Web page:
#3. However, it’s good to emphasize that the corrective wave or impulse wave arises in two common styles. First, it can appear as a sharp reversal. Secondly, it can take a sideways form. Some traders may want to refer to the sideways as an alternation. The main reason for that is the fact that resistance arises from one focal point – which is the larger trend.
Of most importance to take note regarding the corrective waves or impulse waves – they never appear in 5 waves. This is a generalist rule with corrections.
In the form of a summary, an Elliott wave principle (Elliott wave cycle) comprises the two phases – Motive and corrective waves. A motive phase has 5 clear sub-waves. A correction phase has 3 distinct phases of which the last two may appear in two forms: either as a sharp reversal or as an alternate or sideways fashion, and in opposition to the motive phase.
Advanced Elliott Wave Theory
As part of this section, we’ll cover the complex trading strategies with Elliot waves. These are part of classical technical analysis. And the strategies target the entire phases of the Elliott waves – the motive and the corrective waves. However, most of the opportunities arise within the impulses of the motive phase and they often have extensions – which are elongations containing exaggerations within the subdivisions.
Technical analysts lay emphasis on the formation of extensions in a motive phase that takes the form of three key impulses: 1 of the 3. Also, when it comes to the finer details of an extension, it helps traders with insightful hints regarding the probable expanse of upcoming waves in terms of the length.
Also, given that the impulses take place within an extension in the form of 1 among the 3 impulses, it, therefore, serves as an insightful guide. If we take an example, supposing the wave 1 and 3 are equal in their lengths, then most probably, the Wave 5 is very highly likely to be an extended one.
As part of the advanced Elliot waves, it’s also common to find diagonals occurring in the motive phase as well. However, the diagonals in the motive phase should not be mistaken for impulses. However, they usually appear as a structure comprising 5 waves, which must align to the main trends. And more keenly, with diagonals, wave number 4 will always project into the price territory of wave 1- or better refer to that in simplistic terms as overlapping into wave 1.
And still making attempts to create a vivid distinction of the diagonals appearing within the motive – diagonals take the formations of 3 wave subdivisions. The w-wave subdivisions form an overall count of three-five times or 3-3-3-3-3.
If you analyze diagonals deeper, you’ll notice that they appear in two kinds. One type comprises the Leading diagonals. And the second type comprises the Ending diagonals. In that order, the ending diagonals appear in impulse 5 of the motive phase. And the Leading diagonals occurrence is within the first impulse wave within a motive phase of Elliot waves.
Three Wave Structures or Patterns Within Corrective Elliot Wave Patterns
Technical analysts show that 3 patterns appear in the corrective phases of the Elliott Wave patterns are flats, zigzags, and triangles.
- First is the flats, and it forms the structure 3-3-5
- Second, are the zigzags which form the structure of 5-3-5
- Third and last is the triangle, it forms the structure of 3-3-3-3-3 wave counts
Most often, you’ll find the combination in the occurrence of the flats, zigzags, and the triangles in the sideways or alternate formation within the corrective phase of Elliot waves. More complex still may be combinations of the patterns, e.g., the double or a triple zigzag, or still a flat zigzag triangle.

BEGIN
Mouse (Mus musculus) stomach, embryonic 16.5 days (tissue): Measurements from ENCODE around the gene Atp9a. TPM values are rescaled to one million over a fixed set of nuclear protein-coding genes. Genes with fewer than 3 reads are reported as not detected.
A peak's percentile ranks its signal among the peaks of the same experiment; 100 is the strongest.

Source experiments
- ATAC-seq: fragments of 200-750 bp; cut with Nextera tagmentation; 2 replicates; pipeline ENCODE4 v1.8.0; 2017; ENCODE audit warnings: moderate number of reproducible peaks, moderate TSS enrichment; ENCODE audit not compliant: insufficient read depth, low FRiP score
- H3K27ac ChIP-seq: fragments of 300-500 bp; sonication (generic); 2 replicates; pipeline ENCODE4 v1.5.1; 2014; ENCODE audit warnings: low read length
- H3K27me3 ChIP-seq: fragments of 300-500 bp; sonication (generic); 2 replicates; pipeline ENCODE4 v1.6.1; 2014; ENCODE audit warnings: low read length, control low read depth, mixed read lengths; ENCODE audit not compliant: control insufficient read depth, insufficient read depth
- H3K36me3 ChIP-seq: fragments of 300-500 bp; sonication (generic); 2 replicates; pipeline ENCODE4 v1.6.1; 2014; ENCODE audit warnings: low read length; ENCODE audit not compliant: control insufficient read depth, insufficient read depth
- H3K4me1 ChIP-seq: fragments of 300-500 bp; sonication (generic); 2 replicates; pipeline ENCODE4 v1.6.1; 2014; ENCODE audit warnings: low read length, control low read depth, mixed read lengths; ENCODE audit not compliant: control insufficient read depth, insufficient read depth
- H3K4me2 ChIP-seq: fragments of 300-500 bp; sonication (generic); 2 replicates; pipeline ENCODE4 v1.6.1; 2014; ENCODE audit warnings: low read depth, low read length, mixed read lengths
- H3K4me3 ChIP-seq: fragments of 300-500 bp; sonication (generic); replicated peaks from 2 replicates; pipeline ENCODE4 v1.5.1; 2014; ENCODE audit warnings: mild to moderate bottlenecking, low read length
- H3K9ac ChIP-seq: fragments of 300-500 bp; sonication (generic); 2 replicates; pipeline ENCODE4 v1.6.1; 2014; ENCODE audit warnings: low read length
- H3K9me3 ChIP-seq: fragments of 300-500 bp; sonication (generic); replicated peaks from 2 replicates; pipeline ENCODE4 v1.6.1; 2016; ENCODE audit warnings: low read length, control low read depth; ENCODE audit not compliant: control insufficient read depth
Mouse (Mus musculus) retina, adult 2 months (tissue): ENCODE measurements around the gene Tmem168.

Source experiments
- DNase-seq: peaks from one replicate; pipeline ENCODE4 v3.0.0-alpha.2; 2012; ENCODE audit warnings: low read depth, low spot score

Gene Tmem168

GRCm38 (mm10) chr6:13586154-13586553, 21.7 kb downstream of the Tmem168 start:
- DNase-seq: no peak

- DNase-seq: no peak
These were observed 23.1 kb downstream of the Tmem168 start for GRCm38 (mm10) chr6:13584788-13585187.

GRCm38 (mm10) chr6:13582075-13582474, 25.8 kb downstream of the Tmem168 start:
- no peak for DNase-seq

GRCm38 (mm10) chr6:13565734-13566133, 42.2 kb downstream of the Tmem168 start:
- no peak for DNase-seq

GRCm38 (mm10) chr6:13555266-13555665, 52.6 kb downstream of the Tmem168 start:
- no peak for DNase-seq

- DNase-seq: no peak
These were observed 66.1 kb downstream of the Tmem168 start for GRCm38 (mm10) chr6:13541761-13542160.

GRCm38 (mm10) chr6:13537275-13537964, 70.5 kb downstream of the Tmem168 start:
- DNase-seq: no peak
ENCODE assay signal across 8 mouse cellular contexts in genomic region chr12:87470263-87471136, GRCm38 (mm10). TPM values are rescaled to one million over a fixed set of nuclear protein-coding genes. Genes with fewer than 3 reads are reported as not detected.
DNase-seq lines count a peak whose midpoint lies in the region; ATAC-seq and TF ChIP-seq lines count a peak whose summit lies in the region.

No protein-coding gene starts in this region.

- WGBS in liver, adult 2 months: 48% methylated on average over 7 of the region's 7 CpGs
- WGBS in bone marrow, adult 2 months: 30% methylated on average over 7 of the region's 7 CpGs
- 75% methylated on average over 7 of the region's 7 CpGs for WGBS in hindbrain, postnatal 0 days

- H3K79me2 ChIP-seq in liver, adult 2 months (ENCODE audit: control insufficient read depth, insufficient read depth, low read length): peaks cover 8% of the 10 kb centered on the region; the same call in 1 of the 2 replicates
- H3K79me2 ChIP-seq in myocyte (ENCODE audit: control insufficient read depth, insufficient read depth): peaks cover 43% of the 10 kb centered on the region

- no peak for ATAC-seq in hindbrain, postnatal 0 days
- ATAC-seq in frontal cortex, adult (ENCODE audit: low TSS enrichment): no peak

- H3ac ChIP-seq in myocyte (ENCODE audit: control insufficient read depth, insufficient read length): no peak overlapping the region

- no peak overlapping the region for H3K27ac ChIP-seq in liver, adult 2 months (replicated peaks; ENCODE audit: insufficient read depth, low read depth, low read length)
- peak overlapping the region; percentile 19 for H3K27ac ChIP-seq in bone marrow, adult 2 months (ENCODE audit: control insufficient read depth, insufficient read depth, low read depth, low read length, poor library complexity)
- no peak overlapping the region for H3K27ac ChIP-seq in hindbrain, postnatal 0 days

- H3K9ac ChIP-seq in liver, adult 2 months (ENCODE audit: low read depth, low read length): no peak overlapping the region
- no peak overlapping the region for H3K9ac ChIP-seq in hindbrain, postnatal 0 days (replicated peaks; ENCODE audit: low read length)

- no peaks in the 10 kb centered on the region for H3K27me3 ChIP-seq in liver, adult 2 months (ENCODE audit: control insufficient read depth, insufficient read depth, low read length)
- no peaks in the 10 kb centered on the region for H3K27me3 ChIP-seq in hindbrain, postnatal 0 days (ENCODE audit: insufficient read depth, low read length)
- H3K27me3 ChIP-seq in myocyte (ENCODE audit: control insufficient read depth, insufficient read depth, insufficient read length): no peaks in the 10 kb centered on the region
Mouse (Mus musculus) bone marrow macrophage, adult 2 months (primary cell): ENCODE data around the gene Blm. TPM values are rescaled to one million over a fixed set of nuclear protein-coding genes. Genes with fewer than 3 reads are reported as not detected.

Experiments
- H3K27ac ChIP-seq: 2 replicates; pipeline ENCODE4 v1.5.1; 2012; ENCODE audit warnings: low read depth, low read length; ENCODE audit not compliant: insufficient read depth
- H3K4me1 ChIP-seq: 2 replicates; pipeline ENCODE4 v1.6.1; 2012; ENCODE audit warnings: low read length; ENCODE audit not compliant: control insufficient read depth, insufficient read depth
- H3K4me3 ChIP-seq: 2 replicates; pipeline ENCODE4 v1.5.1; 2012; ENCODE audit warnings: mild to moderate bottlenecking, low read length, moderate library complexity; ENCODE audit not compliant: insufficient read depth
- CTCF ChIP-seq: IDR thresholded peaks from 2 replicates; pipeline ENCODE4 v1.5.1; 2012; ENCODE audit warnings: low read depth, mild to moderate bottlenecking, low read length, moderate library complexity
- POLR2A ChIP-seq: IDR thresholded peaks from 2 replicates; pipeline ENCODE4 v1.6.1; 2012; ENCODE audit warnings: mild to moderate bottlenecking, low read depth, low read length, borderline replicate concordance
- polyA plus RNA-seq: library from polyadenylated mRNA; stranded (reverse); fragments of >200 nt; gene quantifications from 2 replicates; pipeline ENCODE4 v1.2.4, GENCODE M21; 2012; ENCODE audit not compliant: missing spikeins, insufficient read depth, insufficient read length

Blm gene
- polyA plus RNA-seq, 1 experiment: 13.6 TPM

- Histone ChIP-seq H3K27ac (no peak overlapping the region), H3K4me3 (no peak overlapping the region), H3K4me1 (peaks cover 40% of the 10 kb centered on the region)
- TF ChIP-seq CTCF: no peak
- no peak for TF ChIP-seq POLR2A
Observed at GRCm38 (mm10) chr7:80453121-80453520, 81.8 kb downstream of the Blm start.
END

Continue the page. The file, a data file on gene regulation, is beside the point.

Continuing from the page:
The zigzags formations are straightforward in appearance and formation. And they’ll often form as 3-waved movements in opposition to the direction of the main trend. However, in between, they may comprise some subdivisions of the main waves.
When looking deeper at the flats, you’ll find 3 types of the according to appearance:
- Normal Flat
- Expanded flat
- Running flat
The normal flats have a similarity to the zigzag. However, the waves to a normal flat tend to have retracements with lesser extents than those of a zigzag. The reason for the unique retracements arises from the overwhelming forces it faces from the main trend – which therefore only allows 3 waves to the formation.
For an expanded flat, it occurs whenever wave a is more powerful than the retracement while wave b forms. Please note that the normal wave c in an expanded flat tends to hold prices within an equal range or exceeding the lengths if you compare them with wave a.
The last unique note concerning a running flat occurs whenever wave b makes a retracement that exceeds the length of wave a to a larger extent– while wave c makes a projection that is shorter than one for wave a.
Triangles often have a key point whenever they form. Usually, it reflects equal power between the bears and the bulls. Therefore, the prices tend to move in a sideways fashion, and over the consequent timeframes, the volumes and volatility keep decreasing.
When you analyze the triangles, you’ll find three distinct classifications according to the shapes they occur in.
One is the contracting triangles. You may find them also being referred to as symmetrical triangles. And they can either be ascending or descending triangles. To be specific, an expanding triangle is the same formation but in an inverted form, and of course, its’ appearance happens within the confines of 2 trendlines that are diverging.
Elliott Wave Patterns Theory Trade Rules
Trading the Elliot waves takes more than merely spotting the formation.
Here, we’ll break down what it takes to take on the opportunities with the pattern.
- First, traders have to wait for the reversal of a high wave degree featuring a major bull market. Here you work with a trendline
- The next thing to look for is the formation of the two waves 1 and 2
- Next, enter trades as price action begins wave number 3. Also, at trade entry, remember to set a stop-loss position below wave 1 and at exactly 61.8% of wave 1